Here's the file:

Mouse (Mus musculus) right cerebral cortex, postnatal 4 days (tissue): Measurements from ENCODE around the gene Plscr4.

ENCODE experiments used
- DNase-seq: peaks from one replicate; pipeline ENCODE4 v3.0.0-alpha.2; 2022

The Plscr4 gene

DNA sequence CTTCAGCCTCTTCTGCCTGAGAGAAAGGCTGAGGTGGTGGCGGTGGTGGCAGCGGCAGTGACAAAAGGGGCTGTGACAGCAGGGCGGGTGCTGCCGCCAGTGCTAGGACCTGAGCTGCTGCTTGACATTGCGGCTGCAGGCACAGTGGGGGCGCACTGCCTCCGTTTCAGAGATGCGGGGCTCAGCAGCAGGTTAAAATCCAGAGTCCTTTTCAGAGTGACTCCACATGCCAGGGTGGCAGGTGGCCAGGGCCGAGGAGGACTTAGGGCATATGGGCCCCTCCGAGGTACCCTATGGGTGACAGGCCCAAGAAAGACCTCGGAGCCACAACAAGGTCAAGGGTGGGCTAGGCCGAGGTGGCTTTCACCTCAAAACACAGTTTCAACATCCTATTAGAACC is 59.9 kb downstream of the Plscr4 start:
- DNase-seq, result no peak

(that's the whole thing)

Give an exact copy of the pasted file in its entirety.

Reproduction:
Mouse (Mus musculus) right cerebral cortex, postnatal 4 days (tissue): Measurements from ENCODE around the gene Plscr4.

ENCODE experiments used
- DNase-seq: peaks from one replicate; pipeline ENCODE4 v3.0.0-alpha.2; 2022

The Plscr4 gene

DNA sequence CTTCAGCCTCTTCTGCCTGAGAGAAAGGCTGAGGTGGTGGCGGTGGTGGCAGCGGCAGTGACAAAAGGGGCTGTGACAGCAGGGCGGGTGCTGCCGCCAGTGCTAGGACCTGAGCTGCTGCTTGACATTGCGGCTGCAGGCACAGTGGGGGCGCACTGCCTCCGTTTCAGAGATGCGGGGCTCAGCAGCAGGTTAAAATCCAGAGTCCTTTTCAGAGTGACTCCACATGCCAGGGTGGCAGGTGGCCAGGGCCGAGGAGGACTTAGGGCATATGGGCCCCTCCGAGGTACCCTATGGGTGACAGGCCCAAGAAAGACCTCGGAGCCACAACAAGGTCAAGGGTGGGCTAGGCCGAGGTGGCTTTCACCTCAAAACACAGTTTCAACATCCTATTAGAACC is 59.9 kb downstream of the Plscr4 start:
- DNase-seq, result no peak